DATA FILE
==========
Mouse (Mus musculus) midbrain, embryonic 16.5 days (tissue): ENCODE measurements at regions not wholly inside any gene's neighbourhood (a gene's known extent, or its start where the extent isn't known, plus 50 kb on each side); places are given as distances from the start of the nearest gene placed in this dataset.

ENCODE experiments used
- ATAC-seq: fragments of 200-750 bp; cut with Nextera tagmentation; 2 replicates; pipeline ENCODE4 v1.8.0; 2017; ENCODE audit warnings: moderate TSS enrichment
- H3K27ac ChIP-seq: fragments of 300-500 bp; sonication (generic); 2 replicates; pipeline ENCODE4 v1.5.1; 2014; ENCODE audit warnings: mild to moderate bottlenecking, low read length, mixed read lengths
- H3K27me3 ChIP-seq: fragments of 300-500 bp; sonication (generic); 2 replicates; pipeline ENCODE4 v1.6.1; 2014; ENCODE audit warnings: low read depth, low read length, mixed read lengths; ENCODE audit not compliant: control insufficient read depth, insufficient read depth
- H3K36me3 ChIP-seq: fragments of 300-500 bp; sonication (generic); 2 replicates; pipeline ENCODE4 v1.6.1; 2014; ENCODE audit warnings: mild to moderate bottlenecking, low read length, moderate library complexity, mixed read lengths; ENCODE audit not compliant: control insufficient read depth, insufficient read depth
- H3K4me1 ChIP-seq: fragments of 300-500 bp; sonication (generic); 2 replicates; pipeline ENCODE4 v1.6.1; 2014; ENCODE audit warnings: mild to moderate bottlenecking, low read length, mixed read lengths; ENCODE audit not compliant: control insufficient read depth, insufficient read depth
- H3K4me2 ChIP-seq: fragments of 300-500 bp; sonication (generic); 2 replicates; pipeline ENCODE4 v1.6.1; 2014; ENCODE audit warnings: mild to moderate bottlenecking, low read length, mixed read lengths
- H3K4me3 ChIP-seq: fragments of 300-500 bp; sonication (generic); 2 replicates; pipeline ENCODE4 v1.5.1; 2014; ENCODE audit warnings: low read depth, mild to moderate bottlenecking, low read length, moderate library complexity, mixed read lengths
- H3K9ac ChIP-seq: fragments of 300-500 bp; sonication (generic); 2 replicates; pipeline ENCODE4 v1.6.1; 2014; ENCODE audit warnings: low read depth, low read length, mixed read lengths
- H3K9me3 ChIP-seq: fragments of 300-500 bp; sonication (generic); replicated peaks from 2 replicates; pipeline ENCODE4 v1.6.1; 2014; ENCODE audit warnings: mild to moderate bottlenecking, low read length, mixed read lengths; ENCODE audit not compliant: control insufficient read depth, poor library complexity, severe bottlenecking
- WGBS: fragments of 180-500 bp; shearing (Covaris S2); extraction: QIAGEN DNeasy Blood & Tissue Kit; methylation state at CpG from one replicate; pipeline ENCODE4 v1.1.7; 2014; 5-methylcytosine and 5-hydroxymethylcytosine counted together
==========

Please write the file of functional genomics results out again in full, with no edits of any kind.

Mouse (Mus musculus) midbrain, embryonic 16.5 days (tissue): ENCODE measurements at regions not wholly inside any gene's neighbourhood (a gene's known extent, or its start where the extent isn't known, plus 50 kb on each side); places are given as distances from the start of the nearest gene placed in this dataset.

ENCODE experiments used
- ATAC-seq: fragments of 200-750 bp; cut with Nextera tagmentation; 2 replicates; pipeline ENCODE4 v1.8.0; 2017; ENCODE audit warnings: moderate TSS enrichment
- H3K27ac ChIP-seq: fragments of 300-500 bp; sonication (generic); 2 replicates; pipeline ENCODE4 v1.5.1; 2014; ENCODE audit warnings: mild to moderate bottlenecking, low read length, mixed read lengths
- H3K27me3 ChIP-seq: fragments of 300-500 bp; sonication (generic); 2 replicates; pipeline ENCODE4 v1.6.1; 2014; ENCODE audit warnings: low read depth, low read length, mixed read lengths; ENCODE audit not compliant: control insufficient read depth, insufficient read depth
- H3K36me3 ChIP-seq: fragments of 300-500 bp; sonication (generic); 2 replicates; pipeline ENCODE4 v1.6.1; 2014; ENCODE audit warnings: mild to moderate bottlenecking, low read length, moderate library complexity, mixed read lengths; ENCODE audit not compliant: control insufficient read depth, insufficient read depth
- H3K4me1 ChIP-seq: fragments of 300-500 bp; sonication (generic); 2 replicates; pipeline ENCODE4 v1.6.1; 2014; ENCODE audit warnings: mild to moderate bottlenecking, low read length, mixed read lengths; ENCODE audit not compliant: control insufficient read depth, insufficient read depth
- H3K4me2 ChIP-seq: fragments of 300-500 bp; sonication (generic); 2 replicates; pipeline ENCODE4 v1.6.1; 2014; ENCODE audit warnings: mild to moderate bottlenecking, low read length, mixed read lengths
- H3K4me3 ChIP-seq: fragments of 300-500 bp; sonication (generic); 2 replicates; pipeline ENCODE4 v1.5.1; 2014; ENCODE audit warnings: low read depth, mild to moderate bottlenecking, low read length, moderate library complexity, mixed read lengths
- H3K9ac ChIP-seq: fragments of 300-500 bp; sonication (generic); 2 replicates; pipeline ENCODE4 v1.6.1; 2014; ENCODE audit warnings: low read depth, low read length, mixed read lengths
- H3K9me3 ChIP-seq: fragments of 300-500 bp; sonication (generic); replicated peaks from 2 replicates; pipeline ENCODE4 v1.6.1; 2014; ENCODE audit warnings: mild to moderate bottlenecking, low read length, mixed read lengths; ENCODE audit not compliant: control insufficient read depth, poor library complexity, severe bottlenecking
- WGBS: fragments of 180-500 bp; shearing (Covaris S2); extraction: QIAGEN DNeasy Blood & Tissue Kit; methylation state at CpG from one replicate; pipeline ENCODE4 v1.1.7; 2014; 5-methylcytosine and 5-hydroxymethylcytosine counted together